Canada Flight Supplement
The Canada Flight Supplement is a joint civil/military publication and is a supplement of the Aeronautical Information Publication. It is the nation's official airport directory, it contains information on all registered Canadian and certain Atlantic aerodromes and certified airports. The CFS is published, separately in English and French, as a paper book by Nav Canada and is issued once every 56 days on the ICAO AIRAC schedule; the CFS was published by Natural Resources Canada on behalf of Transport Canada and the Department of National Defence until 15 March 2007 edition, at which time Nav Canada took over production. The CFS presents runway data and departure procedures, air traffic control and other radio frequencies and services such as fuel, hangarage that are available at each listed aerodrome; as well, the CFS contains useful reference pages, including interception instructions for civil aircraft, chart updating data and search and rescue information. Most pilots flying in Canada carry a copy of the CFS in case a weather or mechanical diversion to another airport becomes necessary.
The Canada Flight Supplement is made up of seven sections: Special Notices — list of new or amended procedures. General Section — glossary, airport code listing, list of abandoned aerodromes, other introductory information. Aerodrome/Facility Directory — list all aerodromes alphabetically by the community in which they are located. A sketch of the airport is included showing runway layout, locations of buildings and tower. Included in the sketch is an obstacle clearance circle. Planning — general flight planning information, including flight plans and position reports, lists of significant new towers and other obstructions, chart updating, preferred IFR routes, similar information. Radio Navigation and Communications — listing of radio navigation aids and communication outlets, together with all known commercial AM broadcasters and their locations and frequencies. Military Flight Data and Procedures — military flight and reporting procedures for Canada and the U. S. Emergency — emergency procedures and guidelines for hijacks, fuel dumping and rescue, etc.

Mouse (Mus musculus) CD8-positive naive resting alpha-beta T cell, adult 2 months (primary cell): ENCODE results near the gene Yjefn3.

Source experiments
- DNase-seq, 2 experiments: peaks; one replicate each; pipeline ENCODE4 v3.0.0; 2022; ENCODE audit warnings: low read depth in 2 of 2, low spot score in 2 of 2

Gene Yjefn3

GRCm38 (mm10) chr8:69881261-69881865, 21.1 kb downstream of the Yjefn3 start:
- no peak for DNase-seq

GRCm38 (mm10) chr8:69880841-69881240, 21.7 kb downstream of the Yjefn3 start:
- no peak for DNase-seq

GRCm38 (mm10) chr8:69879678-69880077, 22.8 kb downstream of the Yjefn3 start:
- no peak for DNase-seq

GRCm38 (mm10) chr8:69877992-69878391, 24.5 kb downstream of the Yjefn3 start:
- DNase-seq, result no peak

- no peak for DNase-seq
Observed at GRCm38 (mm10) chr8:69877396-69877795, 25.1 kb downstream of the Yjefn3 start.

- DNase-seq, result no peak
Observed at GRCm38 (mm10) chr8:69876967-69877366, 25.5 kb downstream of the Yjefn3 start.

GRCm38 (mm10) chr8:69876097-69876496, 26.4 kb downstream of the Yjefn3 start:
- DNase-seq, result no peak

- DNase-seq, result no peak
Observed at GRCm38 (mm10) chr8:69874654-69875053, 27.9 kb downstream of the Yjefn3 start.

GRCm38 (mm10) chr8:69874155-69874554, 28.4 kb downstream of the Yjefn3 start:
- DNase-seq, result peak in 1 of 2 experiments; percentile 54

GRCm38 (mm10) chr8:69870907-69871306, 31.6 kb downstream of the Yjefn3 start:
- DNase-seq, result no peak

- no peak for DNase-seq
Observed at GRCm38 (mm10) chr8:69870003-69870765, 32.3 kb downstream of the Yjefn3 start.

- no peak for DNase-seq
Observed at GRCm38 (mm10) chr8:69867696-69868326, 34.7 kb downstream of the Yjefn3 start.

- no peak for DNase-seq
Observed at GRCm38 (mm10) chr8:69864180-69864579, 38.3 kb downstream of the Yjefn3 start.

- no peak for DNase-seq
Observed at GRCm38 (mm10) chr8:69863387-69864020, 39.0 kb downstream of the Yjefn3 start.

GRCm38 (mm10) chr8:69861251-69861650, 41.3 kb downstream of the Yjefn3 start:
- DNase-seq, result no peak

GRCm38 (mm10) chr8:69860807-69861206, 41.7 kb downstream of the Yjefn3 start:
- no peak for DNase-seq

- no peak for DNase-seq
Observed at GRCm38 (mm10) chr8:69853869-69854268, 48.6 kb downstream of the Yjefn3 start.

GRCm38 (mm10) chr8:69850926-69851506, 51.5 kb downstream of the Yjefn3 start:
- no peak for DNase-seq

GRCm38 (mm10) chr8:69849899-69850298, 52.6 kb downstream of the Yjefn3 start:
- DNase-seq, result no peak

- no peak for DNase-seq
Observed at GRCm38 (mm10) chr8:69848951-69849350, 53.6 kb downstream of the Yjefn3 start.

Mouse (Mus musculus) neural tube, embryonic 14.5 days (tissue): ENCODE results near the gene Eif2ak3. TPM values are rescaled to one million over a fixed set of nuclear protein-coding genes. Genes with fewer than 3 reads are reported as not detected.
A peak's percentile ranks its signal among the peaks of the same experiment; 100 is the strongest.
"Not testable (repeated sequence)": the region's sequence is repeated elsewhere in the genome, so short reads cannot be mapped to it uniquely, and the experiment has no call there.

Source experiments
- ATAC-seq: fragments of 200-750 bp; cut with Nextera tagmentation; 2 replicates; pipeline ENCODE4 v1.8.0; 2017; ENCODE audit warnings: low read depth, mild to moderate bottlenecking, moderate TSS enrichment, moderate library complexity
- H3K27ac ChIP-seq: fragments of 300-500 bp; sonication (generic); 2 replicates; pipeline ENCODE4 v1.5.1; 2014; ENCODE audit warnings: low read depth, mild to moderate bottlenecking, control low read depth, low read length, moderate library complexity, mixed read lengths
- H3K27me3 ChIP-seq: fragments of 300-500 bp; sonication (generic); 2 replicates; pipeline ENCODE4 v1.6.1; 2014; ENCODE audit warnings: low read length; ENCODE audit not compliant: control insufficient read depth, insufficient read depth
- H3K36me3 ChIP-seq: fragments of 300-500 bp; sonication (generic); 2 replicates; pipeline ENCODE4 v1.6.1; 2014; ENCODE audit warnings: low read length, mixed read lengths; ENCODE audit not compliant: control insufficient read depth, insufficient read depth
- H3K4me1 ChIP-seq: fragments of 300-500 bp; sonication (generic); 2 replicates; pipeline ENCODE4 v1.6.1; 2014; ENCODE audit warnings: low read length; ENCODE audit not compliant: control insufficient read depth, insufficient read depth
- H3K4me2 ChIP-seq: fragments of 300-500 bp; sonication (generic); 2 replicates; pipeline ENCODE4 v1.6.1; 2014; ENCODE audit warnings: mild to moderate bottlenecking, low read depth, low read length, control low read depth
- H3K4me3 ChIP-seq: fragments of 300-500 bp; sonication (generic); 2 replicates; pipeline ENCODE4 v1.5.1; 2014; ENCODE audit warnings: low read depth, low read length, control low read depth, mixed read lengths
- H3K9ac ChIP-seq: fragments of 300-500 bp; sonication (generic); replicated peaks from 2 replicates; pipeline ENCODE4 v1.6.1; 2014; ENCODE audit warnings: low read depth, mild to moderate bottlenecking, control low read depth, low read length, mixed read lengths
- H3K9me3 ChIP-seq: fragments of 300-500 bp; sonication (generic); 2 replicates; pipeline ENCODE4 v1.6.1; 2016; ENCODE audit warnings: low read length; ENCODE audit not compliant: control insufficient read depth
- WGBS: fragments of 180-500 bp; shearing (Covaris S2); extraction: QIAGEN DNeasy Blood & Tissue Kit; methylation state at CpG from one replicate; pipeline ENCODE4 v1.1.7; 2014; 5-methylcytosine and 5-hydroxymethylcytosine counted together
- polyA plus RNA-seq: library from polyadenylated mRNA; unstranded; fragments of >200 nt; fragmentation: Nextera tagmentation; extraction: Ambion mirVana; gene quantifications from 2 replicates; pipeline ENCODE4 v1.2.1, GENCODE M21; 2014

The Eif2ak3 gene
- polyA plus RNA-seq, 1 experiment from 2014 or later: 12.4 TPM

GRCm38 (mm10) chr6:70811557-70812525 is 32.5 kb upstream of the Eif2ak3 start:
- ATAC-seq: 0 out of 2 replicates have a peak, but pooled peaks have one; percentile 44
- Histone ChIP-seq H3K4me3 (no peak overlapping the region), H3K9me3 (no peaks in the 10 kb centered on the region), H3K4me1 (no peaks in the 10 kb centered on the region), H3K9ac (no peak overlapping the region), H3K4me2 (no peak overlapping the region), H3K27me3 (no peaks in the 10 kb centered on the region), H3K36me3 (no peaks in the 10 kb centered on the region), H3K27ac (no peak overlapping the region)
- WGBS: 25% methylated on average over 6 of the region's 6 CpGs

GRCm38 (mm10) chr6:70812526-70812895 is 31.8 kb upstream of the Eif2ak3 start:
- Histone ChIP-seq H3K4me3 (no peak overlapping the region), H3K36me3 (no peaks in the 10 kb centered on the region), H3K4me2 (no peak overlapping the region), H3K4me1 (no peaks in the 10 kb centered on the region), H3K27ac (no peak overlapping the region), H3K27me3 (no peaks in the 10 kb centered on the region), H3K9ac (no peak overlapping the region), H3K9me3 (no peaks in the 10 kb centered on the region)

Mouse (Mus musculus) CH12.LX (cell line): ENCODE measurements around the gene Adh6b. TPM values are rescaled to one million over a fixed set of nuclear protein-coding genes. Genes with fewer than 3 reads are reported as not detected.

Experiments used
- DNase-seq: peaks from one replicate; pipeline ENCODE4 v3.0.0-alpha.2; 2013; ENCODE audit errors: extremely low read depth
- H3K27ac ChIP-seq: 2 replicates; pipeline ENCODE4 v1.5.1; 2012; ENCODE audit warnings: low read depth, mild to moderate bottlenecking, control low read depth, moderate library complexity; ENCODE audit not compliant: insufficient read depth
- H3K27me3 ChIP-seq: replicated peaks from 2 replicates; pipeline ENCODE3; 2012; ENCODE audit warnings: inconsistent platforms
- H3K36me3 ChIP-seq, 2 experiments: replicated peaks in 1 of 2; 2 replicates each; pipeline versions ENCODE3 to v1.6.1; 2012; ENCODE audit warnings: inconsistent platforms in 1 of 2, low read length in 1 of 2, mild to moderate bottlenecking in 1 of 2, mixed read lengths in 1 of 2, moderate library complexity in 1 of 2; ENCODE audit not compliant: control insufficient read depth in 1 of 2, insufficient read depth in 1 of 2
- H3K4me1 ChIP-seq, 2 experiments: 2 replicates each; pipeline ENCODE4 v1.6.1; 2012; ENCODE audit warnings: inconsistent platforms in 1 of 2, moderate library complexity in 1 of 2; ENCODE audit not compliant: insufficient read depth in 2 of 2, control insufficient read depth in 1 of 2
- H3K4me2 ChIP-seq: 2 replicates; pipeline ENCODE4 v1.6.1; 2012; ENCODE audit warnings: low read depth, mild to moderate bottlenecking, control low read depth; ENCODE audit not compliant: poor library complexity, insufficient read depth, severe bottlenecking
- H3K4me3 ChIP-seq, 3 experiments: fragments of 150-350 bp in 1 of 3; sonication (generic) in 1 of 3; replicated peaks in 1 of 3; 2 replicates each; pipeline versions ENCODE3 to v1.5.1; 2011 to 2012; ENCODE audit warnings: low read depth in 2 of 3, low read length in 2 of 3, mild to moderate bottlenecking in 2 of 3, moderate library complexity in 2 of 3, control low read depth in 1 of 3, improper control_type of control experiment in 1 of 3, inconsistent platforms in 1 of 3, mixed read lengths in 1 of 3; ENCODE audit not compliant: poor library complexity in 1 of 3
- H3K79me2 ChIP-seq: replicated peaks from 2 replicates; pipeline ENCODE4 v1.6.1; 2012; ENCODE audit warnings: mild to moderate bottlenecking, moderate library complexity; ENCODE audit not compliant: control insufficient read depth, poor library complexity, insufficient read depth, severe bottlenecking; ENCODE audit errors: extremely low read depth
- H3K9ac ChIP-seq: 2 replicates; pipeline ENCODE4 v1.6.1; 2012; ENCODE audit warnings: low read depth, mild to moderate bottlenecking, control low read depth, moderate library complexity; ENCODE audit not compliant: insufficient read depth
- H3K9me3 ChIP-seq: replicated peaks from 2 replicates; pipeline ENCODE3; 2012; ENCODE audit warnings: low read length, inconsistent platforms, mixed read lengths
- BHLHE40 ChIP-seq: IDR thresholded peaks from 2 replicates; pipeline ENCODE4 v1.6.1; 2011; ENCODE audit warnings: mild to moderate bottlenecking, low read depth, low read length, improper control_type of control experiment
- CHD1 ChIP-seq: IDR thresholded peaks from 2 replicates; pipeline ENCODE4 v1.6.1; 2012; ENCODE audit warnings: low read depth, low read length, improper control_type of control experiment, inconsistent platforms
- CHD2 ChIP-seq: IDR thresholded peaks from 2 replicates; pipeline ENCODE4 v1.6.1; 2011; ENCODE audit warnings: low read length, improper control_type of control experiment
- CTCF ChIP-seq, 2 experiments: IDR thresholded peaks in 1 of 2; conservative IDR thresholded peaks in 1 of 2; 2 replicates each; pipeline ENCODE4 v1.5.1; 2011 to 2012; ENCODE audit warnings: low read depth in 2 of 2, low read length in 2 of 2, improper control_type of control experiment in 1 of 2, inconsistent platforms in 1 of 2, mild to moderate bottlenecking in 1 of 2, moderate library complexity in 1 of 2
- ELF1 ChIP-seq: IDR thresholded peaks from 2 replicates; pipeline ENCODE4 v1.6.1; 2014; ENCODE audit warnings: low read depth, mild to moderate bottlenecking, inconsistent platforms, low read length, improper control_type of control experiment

Carrying "current aeronautical charts and publications covering the route of the proposed flight and any probable diversionary route" is a requirement under CAR 602.60 for night VFR, VFR Over-The-Top and instrument flight rules flights. This Canadian Aviation Regulation does not require carriage of a copy of the CFS, but, one way to satisfy the regulation; because information in the CFS may be out of date with regard to such issues as runway closures and fuel availability, pilots should check NOTAMs before each flight. NOTAM information in Canada can be obtained from the Nav Canada Aviation Weather Website or by contacting the appropriate regional Nav Canada Flight Information Centre. While Nav Canada's CFS has the monopoly on paper-version airport directories in Canada, there are several competing internet publications, including the Canadian Owners and Pilots Association's Places to Fly user-editable airport directory. Nav Canada publishes the Water Aerodrome Supplement, as a single volume in English and French.
This contains information on all Canadian water aerodromes as shown on visual flight rules charts and other information such as navaids. The WAS is published on an annual basis. Airport/Facility Directory – U. S. publications equivalent to the Aerodrome/Facility and Planning chapters of the CFS, but divided into several volumes covering different regions. Official website